Texas and eastern Mexico are under siege. Accumulative climatic and weather conditions over the past 12 months have resulted in favorable conditions for wildfires. Relatively high moisture of last summer and fall nurtured lush grass growth, which can be a mixed blessing.
Unseasonably high precipitation in Big Bend and other areas of West Texas (and eastern Mexico) meant more water for both humans and wildlife. The latter welcomed a surge in lush forage. However, winter and spring have been dry. Coupled with constant high winds, the lush grass of last fall is now bountiful tinder for any spark or lightening strike (hence the reference to donder und blitzen, German for thunder and lightening, and the name of a river in eastern Oregon, which sees wildfires like this every year).
Last week, a fire north of Marfa in Big Bend ignited a firestorm unknown in Texas history. The fire literally flew 20 miles in 40 minutes, swept through the historic mountain town of Fort Davis and hopscotched from lawns to structures. No human lives were lost, but hundreds and more of cattle, horses and wildlife were burned to death. One person witnessed with horror as a herd of audad tried to outrun the fire and were instead engulfed. Alpine, the 'gateway' to Terlingua and the Big Bend parks, was threatened by a nearby fire. All highways radiating into and out of the town were closed while firefighters battled to contain the blaze.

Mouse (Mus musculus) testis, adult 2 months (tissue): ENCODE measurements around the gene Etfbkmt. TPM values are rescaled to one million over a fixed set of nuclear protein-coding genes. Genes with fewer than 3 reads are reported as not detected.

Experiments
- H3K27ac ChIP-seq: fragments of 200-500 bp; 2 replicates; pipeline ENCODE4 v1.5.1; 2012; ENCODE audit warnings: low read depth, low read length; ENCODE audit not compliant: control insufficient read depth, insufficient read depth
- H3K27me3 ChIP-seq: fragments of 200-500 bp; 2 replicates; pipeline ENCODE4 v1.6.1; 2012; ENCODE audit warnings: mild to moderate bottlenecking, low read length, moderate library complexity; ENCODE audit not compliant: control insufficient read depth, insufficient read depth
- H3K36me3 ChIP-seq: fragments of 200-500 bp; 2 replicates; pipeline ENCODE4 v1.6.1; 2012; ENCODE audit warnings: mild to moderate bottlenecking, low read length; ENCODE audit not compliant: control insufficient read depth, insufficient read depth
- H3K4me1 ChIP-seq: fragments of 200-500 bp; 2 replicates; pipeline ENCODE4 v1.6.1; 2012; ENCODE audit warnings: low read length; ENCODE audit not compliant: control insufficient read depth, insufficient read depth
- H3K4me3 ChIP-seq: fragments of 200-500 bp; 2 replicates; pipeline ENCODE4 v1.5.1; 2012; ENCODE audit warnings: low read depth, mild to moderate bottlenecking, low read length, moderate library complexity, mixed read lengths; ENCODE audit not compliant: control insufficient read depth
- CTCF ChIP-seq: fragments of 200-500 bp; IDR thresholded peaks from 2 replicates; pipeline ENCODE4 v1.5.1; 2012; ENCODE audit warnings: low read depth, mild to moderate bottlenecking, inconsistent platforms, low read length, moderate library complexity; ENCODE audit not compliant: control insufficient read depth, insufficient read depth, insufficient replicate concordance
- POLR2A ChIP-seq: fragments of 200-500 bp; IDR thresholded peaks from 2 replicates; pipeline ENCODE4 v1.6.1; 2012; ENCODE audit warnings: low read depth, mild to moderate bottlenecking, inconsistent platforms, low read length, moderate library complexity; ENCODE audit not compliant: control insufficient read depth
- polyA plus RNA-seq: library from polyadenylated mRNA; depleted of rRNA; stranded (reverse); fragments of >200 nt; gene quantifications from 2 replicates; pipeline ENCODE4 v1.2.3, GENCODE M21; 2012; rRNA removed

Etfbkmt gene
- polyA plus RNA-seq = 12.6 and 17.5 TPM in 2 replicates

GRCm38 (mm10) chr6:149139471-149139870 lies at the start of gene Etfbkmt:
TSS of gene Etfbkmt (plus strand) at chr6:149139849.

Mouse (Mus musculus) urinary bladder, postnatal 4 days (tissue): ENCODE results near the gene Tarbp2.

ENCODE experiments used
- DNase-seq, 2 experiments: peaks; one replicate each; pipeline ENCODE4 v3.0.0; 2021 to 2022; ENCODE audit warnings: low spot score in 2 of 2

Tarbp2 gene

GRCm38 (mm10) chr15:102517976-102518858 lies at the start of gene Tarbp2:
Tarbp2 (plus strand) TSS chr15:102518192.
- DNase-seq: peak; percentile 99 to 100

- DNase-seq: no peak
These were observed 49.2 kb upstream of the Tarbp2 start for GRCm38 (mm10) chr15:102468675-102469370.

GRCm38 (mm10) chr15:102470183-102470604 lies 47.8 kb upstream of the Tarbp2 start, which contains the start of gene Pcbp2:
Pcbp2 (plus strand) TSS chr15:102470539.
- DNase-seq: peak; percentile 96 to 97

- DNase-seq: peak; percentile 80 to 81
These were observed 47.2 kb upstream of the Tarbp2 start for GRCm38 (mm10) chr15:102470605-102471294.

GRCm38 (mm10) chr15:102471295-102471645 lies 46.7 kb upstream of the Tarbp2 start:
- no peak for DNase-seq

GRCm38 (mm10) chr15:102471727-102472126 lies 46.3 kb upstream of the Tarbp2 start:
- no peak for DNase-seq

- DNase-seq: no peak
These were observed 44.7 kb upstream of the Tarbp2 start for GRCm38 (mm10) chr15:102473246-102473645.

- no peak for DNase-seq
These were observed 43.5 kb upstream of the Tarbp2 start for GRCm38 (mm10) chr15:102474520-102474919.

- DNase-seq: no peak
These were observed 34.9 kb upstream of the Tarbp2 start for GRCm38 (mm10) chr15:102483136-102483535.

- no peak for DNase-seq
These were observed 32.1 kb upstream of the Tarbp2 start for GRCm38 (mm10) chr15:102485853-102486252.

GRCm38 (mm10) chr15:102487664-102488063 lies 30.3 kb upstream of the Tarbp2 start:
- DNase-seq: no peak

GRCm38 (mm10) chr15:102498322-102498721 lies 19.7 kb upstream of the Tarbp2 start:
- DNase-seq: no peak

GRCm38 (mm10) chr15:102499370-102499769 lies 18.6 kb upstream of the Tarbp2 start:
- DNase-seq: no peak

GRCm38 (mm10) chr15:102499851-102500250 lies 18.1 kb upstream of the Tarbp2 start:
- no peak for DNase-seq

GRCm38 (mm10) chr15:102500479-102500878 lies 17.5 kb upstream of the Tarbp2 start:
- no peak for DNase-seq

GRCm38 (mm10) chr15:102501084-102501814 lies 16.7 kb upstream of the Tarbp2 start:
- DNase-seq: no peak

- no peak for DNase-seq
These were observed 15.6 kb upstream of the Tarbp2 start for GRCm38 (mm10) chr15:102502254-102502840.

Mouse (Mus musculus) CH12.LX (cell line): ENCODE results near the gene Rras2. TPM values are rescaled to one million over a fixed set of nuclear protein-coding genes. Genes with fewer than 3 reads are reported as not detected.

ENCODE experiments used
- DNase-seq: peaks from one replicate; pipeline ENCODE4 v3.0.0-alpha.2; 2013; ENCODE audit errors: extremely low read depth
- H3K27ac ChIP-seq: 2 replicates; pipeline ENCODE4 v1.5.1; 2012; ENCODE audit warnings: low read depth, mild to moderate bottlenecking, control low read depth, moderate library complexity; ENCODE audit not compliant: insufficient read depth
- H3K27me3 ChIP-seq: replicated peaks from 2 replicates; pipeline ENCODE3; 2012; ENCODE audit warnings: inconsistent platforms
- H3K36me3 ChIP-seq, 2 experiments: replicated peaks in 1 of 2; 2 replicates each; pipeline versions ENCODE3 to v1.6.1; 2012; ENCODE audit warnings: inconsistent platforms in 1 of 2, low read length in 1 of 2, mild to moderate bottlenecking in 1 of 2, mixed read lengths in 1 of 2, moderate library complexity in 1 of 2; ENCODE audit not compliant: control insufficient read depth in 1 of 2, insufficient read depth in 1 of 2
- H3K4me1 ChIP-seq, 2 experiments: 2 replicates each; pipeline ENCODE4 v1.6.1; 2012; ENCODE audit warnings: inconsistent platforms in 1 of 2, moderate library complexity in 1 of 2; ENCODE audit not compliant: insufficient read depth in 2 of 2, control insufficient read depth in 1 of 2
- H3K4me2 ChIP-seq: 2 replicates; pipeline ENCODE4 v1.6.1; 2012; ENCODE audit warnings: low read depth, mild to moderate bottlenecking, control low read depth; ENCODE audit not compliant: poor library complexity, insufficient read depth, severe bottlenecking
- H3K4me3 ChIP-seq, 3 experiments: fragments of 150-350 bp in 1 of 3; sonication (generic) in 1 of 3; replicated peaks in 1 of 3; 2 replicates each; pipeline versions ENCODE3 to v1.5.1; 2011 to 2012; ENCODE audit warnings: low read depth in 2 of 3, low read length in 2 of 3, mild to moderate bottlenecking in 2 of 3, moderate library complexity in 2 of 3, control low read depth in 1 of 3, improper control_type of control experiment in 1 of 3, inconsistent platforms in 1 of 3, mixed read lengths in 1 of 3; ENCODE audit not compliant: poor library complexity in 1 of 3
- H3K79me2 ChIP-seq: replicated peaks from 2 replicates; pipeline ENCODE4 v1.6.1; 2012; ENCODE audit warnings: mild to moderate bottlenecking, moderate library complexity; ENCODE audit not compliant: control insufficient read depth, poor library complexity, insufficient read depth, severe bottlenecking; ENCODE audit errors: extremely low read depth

WunderMap website provides a real-time map of the fires. Viewers can zoom in and out, and drag the map within the window. It changes with satellite updates. Right now, the fire that originated near Marfa and swept through the town of Fort Davis is 60% contained and moving north. Texas Forest Service posts updates several times a day on their website. Fires in Mexico continue to worsen.
Friends in the Big Bend area continue to keep us informed of the status of fires, relief and recovery in that area. All the communities down there are helping each other with support, emergency supplies and accommodations.
Those wising to read about the Big Bend fires and follow updates, click over to the website for the region's newspaper: Big Bend Now.